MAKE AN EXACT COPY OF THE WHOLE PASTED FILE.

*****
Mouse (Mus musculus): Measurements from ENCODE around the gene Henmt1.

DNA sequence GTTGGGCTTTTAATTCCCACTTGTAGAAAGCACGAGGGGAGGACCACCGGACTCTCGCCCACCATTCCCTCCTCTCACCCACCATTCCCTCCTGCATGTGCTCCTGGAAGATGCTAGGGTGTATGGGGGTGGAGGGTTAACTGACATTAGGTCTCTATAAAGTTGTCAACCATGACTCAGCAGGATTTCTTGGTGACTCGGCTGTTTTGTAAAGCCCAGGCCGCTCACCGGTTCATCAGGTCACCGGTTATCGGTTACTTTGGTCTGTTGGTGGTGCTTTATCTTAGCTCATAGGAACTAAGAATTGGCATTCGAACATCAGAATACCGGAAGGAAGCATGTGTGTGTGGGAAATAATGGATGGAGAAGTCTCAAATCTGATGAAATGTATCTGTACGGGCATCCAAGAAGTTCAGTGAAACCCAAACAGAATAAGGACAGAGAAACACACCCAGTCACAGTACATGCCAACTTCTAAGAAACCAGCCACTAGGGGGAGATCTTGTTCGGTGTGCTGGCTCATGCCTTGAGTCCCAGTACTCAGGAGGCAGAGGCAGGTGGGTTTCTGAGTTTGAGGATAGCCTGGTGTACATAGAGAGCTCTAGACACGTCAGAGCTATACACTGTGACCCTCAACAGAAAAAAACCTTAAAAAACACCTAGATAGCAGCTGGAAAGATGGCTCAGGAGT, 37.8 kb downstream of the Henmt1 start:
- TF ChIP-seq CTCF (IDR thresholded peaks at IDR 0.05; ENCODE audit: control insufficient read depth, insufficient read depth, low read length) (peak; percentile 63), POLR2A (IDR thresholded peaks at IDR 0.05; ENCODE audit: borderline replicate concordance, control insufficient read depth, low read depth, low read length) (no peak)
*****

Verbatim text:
Mouse (Mus musculus): Measurements from ENCODE around the gene Henmt1.

DNA sequence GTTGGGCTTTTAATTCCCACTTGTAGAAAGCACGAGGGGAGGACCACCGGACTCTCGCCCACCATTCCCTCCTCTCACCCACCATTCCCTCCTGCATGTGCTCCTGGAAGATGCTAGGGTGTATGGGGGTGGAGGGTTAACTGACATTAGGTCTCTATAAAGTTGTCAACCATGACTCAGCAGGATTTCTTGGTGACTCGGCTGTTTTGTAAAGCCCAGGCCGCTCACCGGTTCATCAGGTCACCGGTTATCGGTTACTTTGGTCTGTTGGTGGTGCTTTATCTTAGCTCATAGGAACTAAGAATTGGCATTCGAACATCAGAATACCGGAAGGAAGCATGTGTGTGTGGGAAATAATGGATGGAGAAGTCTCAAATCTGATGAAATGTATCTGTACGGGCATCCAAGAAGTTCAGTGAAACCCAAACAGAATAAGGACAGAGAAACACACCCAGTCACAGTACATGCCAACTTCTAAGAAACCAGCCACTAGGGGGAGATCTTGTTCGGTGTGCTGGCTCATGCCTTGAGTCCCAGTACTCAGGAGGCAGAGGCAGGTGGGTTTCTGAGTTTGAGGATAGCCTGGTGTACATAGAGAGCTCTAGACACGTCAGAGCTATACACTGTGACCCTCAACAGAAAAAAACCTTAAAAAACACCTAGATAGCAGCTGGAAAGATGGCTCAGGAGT, 37.8 kb downstream of the Henmt1 start:
- TF ChIP-seq CTCF (IDR thresholded peaks at IDR 0.05; ENCODE audit: control insufficient read depth, insufficient read depth, low read length) (peak; percentile 63), POLR2A (IDR thresholded peaks at IDR 0.05; ENCODE audit: borderline replicate concordance, control insufficient read depth, low read depth, low read length) (no peak)